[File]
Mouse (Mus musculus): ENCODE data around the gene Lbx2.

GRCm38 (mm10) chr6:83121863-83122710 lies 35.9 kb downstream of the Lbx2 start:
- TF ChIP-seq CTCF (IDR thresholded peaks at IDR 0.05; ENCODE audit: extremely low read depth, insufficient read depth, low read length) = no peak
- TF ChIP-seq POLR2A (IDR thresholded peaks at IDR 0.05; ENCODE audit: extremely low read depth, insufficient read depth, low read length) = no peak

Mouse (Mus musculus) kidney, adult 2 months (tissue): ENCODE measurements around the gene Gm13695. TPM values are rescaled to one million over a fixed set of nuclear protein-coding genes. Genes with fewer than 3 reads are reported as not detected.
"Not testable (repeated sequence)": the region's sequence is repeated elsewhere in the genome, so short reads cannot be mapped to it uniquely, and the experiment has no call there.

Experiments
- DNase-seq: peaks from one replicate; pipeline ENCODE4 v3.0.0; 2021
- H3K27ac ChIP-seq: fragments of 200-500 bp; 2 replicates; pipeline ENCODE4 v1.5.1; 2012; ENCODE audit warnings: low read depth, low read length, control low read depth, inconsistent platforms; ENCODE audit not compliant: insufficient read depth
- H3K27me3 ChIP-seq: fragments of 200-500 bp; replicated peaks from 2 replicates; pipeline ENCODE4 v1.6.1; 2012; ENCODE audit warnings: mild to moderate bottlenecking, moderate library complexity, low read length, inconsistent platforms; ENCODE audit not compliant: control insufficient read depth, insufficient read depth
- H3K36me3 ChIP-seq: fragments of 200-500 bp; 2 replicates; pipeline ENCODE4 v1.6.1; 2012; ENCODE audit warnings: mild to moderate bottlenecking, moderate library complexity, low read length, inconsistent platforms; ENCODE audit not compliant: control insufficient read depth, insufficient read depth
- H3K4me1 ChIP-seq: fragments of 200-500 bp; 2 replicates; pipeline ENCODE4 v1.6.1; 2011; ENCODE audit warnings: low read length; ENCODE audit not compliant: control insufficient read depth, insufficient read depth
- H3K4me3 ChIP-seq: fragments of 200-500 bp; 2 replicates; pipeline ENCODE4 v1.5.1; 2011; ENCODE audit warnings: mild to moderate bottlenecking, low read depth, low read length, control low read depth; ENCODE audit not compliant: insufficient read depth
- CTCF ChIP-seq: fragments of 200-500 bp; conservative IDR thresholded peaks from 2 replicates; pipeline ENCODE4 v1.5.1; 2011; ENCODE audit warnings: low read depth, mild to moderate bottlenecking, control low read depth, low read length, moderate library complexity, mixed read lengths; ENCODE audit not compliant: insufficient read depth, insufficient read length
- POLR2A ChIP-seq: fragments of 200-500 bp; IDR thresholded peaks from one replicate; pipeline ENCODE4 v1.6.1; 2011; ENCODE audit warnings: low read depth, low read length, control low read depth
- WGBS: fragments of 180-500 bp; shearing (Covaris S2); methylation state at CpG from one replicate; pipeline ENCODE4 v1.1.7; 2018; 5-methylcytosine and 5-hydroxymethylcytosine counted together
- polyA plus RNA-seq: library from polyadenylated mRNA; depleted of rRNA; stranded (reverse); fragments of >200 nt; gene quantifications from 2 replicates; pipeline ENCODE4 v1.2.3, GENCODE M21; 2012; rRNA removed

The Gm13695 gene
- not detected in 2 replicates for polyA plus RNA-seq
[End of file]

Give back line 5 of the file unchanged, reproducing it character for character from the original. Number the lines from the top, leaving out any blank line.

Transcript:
Mouse (Mus musculus) kidney, adult 2 months (tissue): ENCODE measurements around the gene Gm13695. TPM values are rescaled to one million over a fixed set of nuclear protein-coding genes. Genes with fewer than 3 reads are reported as not detected.